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How Superstorm Sandy Became a Snowstorm

Snowfall amounts from Superstorm Sandy as of Oct. 30, 2012.
Snowfall amounts from Superstorm Sandy as of Oct. 30, 2012. (Image credit: NOAA)

Sandy just won't quit. The hurricane-turned-post-tropical-cyclone blew through the Caribbean last week, killing at least 69 people, most of them in Haiti and Cuba. Sandy then churned up the U.S. East Coast, making landfall last night (Oct. 29) in New Jersey and bringing massive floods to Atlantic City, Manhattan, and other coastal areas.

And now Sandy is a snowstorm.

Thanks to a collision with cold air flowing from the Arctic, the post-tropical storm (so called because it has moved out of tropical latitudes), has so far dumped 26 inches (66 centimeters) of snow on Redhouse, Md., 24 inches (61 cm) in Alpine Lake, W. Va., and 18 inches (46 cm) in Newfound Gap, Tenn., according to The Weather Channel's Mike Bettes.

The National Weather Service (NWS) has issued blizzard warnings for high-elevation areas of the central Appalachians, and a swath of lower elevation areas from western Maryland southwest into eastern Tennessee and western North Carolina are under winter storm warnings and advisories. Sandy's remnants could drop up to 3 feet (0.9 meters) of snow in parts of West Virginia and up to 2 feet (0.6 m) in southwestern Virginia and eastern Kentucky before moving into Canada on Wednesday, according to the NWS. [On the Ground: Hurricane Sandy in Images]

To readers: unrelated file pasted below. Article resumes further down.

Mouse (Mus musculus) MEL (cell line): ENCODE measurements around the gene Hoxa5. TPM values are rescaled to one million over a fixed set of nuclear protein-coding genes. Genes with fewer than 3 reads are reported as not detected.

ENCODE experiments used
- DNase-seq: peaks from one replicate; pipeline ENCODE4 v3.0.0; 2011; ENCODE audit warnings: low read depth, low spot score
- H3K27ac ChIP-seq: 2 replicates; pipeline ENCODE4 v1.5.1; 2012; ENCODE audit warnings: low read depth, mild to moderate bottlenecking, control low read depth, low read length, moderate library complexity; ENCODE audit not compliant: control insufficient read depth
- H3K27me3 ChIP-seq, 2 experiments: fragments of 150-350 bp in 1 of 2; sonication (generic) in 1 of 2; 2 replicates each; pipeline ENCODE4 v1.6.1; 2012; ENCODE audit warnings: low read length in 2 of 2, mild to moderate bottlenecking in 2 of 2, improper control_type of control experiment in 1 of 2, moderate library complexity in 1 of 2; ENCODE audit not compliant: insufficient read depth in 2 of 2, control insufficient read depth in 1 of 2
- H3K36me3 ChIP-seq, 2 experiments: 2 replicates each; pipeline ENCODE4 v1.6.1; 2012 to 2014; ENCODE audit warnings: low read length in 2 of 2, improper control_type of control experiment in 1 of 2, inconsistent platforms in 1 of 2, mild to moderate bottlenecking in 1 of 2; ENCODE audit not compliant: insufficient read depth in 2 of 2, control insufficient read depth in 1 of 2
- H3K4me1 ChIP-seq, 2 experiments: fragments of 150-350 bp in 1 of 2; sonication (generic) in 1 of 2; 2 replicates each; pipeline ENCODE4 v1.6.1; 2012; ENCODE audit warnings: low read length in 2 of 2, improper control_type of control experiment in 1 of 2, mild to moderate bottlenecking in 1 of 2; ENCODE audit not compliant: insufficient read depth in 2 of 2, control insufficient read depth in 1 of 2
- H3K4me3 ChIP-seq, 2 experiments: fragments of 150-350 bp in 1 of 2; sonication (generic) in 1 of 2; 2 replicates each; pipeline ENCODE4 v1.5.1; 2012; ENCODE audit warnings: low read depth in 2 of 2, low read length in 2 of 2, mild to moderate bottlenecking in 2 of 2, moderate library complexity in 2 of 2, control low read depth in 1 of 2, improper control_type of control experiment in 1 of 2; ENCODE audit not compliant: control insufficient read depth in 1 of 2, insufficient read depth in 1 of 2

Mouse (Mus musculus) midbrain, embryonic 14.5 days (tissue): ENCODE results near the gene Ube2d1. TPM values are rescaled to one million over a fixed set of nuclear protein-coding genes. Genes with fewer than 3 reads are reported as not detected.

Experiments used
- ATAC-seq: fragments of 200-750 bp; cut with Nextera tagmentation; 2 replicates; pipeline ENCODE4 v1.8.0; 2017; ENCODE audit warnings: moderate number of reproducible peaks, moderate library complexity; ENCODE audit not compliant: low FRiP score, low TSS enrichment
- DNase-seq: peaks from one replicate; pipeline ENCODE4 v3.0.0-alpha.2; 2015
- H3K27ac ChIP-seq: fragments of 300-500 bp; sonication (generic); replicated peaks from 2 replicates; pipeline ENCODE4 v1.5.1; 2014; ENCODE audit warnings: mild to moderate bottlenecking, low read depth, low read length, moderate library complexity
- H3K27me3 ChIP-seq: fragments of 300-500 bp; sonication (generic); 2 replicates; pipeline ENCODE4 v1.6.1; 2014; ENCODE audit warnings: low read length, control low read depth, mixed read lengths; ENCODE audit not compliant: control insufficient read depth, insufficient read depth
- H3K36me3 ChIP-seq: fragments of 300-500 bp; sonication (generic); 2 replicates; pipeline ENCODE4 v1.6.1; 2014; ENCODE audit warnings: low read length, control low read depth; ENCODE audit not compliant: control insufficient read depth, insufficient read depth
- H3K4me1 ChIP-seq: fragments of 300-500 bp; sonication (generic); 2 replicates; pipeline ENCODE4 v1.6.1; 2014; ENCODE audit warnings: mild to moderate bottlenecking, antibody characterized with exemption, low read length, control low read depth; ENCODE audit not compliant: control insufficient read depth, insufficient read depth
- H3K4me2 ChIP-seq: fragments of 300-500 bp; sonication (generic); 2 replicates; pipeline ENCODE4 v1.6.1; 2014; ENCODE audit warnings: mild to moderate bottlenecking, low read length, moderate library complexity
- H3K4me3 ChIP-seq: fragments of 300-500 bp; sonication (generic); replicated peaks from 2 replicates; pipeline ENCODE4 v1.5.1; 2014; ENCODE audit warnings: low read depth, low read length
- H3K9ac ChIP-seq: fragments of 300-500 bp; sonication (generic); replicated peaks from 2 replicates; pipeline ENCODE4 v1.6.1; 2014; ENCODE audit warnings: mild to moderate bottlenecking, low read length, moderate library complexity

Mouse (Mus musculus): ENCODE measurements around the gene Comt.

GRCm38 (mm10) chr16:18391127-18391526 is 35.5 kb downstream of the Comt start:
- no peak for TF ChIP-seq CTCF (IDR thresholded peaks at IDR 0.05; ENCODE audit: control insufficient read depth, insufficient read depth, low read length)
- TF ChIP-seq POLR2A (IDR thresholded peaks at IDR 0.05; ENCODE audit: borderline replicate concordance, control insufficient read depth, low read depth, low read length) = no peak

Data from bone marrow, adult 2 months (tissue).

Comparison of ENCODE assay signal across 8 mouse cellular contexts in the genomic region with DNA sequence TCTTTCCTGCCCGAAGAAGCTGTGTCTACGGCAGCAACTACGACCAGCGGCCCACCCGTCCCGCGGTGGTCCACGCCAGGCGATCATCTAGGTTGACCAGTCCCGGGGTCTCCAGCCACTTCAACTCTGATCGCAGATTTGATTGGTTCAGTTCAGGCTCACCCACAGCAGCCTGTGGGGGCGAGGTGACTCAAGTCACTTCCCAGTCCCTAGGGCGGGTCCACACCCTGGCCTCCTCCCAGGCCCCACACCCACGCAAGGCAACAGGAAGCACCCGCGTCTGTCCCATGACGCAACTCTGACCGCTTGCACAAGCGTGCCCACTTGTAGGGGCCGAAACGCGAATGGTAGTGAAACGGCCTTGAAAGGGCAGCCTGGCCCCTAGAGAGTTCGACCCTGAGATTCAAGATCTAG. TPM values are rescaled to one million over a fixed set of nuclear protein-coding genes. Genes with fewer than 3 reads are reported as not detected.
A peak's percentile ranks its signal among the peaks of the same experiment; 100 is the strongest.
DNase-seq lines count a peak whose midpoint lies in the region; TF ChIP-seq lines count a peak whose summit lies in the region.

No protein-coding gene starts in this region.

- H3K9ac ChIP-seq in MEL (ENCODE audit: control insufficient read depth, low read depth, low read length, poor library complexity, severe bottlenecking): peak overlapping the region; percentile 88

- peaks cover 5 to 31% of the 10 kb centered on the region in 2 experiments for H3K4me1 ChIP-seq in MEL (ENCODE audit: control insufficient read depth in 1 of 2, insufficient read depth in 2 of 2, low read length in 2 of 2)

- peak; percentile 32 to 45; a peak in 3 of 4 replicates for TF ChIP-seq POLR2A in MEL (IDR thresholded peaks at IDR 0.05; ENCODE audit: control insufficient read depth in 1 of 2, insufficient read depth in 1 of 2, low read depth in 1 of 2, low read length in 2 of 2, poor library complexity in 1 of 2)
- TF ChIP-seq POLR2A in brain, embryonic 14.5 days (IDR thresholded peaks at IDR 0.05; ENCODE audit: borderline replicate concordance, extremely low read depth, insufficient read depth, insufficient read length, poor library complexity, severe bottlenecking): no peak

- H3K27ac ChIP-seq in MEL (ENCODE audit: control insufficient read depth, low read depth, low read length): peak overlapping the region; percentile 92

The transformation of Sandy from rainstorm to snowstorm is a consequence of a blast of Arctic air that has fed the storm even as it has moved out of tropical waters. Normally, a tropical storm like Sandy would weaken as it moves northward into cooler waters. But a dip in the polar jet stream has fueled the storm, prompting some to call it a "nor'eastercane," a combination of hurricane and nor'easter. Nor'easters are storms driven by frigid polar air. (The moniker "Frankenstorm" also stems from this weather mash-up.)

This polar air on Sandy's western side is turning rain to snow — a situation that's not entirely unprecedented. According to the Washington Post's Capital Weather Gang, a "snowicane" hit upstate New York and New England in 1804, and 1962's Hurricane Ginny dumped snow in Maine. In 2005, the Category 5 storm Wilma fed into a nor'easter that dropped up to 20 inches (50 cm) of snow in West Virginia and New England.

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Stephanie Pappas
Live Science Contributor

Stephanie Pappas is a contributing writer for Live Science, covering topics ranging from geoscience to archaeology to the human brain and behavior. She was previously a senior writer for Live Science but is now a freelancer based in Denver, Colorado, and regularly contributes to Scientific American and The Monitor, the monthly magazine of the American Psychological Association. Stephanie received a bachelor's degree in psychology from the University of South Carolina and a graduate certificate in science communication from the University of California, Santa Cruz.